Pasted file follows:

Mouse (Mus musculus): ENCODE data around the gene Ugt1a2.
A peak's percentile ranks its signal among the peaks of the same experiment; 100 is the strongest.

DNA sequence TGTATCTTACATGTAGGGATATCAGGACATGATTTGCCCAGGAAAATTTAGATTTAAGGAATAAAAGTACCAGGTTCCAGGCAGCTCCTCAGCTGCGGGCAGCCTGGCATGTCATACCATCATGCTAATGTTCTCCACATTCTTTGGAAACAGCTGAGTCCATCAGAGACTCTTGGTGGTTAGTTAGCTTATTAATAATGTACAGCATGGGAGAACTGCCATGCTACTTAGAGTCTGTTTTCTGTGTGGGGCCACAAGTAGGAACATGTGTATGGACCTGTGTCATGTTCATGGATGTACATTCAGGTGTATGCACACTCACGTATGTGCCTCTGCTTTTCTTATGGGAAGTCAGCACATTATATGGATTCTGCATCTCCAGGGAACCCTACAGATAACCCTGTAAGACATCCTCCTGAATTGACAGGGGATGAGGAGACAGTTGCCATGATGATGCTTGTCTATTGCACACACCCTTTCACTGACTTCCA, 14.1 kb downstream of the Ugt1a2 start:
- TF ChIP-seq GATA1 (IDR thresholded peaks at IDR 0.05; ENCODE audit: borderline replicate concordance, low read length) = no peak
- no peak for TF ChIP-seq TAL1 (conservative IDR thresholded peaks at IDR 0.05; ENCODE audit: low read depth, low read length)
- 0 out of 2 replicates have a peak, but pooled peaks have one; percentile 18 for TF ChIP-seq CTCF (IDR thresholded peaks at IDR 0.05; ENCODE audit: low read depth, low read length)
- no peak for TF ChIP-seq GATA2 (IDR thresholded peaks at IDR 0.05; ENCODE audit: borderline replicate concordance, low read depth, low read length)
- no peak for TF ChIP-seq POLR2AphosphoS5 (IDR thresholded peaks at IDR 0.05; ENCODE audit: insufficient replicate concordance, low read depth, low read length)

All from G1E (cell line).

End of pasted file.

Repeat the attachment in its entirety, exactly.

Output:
Mouse (Mus musculus): ENCODE data around the gene Ugt1a2.
A peak's percentile ranks its signal among the peaks of the same experiment; 100 is the strongest.

DNA sequence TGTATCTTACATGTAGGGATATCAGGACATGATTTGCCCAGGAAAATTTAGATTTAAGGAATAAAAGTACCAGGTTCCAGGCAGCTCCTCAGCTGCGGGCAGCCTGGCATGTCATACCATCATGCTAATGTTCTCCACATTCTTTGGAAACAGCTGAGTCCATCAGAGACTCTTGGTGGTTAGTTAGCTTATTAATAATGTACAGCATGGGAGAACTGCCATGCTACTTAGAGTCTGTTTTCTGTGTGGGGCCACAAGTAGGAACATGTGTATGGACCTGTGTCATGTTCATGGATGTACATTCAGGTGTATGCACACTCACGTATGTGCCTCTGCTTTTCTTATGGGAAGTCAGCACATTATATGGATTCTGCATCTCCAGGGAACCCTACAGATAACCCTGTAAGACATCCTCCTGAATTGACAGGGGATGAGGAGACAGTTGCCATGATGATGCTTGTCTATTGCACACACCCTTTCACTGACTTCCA, 14.1 kb downstream of the Ugt1a2 start:
- TF ChIP-seq GATA1 (IDR thresholded peaks at IDR 0.05; ENCODE audit: borderline replicate concordance, low read length) = no peak
- no peak for TF ChIP-seq TAL1 (conservative IDR thresholded peaks at IDR 0.05; ENCODE audit: low read depth, low read length)
- 0 out of 2 replicates have a peak, but pooled peaks have one; percentile 18 for TF ChIP-seq CTCF (IDR thresholded peaks at IDR 0.05; ENCODE audit: low read depth, low read length)
- no peak for TF ChIP-seq GATA2 (IDR thresholded peaks at IDR 0.05; ENCODE audit: borderline replicate concordance, low read depth, low read length)
- no peak for TF ChIP-seq POLR2AphosphoS5 (IDR thresholded peaks at IDR 0.05; ENCODE audit: insufficient replicate concordance, low read depth, low read length)

All from G1E (cell line).